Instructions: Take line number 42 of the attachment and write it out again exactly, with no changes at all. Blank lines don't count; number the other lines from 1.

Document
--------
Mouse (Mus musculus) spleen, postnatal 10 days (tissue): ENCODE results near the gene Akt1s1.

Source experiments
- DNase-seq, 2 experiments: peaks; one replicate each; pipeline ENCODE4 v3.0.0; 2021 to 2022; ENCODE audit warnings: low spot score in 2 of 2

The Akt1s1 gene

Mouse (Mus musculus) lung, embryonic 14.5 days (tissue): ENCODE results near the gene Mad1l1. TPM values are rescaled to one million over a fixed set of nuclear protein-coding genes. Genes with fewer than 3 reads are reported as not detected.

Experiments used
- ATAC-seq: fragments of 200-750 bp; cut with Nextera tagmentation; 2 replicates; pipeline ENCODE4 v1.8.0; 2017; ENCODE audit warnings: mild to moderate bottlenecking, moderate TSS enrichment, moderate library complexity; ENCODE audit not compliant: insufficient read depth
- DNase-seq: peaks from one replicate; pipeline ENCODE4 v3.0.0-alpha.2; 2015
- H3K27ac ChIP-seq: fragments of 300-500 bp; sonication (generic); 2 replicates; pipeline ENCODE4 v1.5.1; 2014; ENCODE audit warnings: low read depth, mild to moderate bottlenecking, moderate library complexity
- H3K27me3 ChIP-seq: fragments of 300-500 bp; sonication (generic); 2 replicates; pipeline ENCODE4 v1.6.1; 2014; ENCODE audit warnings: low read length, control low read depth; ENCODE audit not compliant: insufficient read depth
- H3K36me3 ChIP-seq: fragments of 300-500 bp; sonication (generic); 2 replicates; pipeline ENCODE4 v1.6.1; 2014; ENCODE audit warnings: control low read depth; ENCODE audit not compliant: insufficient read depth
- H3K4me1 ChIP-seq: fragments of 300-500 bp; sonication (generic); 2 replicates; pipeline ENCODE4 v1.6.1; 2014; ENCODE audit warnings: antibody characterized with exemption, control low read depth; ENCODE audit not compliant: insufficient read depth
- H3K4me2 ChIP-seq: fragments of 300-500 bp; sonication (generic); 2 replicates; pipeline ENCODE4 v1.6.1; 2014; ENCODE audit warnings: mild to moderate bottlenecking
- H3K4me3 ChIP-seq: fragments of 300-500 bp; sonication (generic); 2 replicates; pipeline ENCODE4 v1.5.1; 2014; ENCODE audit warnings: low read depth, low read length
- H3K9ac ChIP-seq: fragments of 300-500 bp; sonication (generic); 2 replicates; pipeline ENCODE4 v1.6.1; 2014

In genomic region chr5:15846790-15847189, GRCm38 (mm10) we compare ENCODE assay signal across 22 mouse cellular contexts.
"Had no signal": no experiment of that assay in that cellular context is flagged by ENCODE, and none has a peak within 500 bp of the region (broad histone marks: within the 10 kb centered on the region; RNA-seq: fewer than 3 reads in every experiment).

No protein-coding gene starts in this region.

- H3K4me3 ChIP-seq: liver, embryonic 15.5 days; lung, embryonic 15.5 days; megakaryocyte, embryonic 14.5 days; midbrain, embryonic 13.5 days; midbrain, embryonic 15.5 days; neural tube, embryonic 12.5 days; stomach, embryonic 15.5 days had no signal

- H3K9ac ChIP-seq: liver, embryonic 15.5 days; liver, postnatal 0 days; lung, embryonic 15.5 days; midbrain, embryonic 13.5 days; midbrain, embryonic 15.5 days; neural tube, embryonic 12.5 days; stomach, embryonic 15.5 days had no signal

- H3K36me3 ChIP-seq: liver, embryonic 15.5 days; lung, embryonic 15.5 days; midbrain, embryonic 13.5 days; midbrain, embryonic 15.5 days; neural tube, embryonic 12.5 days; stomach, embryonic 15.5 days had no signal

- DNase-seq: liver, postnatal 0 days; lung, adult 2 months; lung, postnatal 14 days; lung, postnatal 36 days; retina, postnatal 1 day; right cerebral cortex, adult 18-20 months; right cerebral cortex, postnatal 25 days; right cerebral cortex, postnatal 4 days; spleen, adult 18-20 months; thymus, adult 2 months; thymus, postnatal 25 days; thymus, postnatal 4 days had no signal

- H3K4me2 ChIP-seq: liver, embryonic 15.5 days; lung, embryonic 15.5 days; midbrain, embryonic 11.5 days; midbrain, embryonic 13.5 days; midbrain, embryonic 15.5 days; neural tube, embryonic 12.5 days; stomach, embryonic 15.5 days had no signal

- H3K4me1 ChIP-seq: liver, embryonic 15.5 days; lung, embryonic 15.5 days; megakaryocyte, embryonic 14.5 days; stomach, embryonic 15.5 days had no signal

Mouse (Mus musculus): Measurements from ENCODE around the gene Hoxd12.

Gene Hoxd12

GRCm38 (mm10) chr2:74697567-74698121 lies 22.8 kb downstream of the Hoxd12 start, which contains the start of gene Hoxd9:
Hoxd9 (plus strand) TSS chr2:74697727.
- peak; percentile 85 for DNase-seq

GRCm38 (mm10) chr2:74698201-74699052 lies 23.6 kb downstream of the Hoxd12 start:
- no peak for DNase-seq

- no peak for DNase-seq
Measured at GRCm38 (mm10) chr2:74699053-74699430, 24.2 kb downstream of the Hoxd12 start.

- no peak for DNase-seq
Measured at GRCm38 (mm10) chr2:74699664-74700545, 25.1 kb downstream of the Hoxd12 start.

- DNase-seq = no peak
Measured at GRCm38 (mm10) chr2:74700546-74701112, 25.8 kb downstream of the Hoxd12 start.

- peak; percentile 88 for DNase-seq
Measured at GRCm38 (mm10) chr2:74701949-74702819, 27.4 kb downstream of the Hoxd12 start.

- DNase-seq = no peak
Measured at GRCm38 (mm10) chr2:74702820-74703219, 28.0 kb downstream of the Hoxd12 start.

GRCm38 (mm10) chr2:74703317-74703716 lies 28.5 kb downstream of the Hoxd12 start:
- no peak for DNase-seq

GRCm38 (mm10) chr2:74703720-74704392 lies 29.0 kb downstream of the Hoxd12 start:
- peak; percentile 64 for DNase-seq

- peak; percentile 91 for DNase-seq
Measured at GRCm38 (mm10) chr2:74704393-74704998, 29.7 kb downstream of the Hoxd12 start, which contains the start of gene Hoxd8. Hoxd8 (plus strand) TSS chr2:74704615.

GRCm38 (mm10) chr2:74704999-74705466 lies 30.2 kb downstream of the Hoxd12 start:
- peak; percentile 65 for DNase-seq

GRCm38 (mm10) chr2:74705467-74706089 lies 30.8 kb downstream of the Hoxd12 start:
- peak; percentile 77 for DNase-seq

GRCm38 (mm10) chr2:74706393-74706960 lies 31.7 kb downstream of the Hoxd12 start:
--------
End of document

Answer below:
GRCm38 (mm10) chr2:74703317-74703716 lies 28.5 kb downstream of the Hoxd12 start: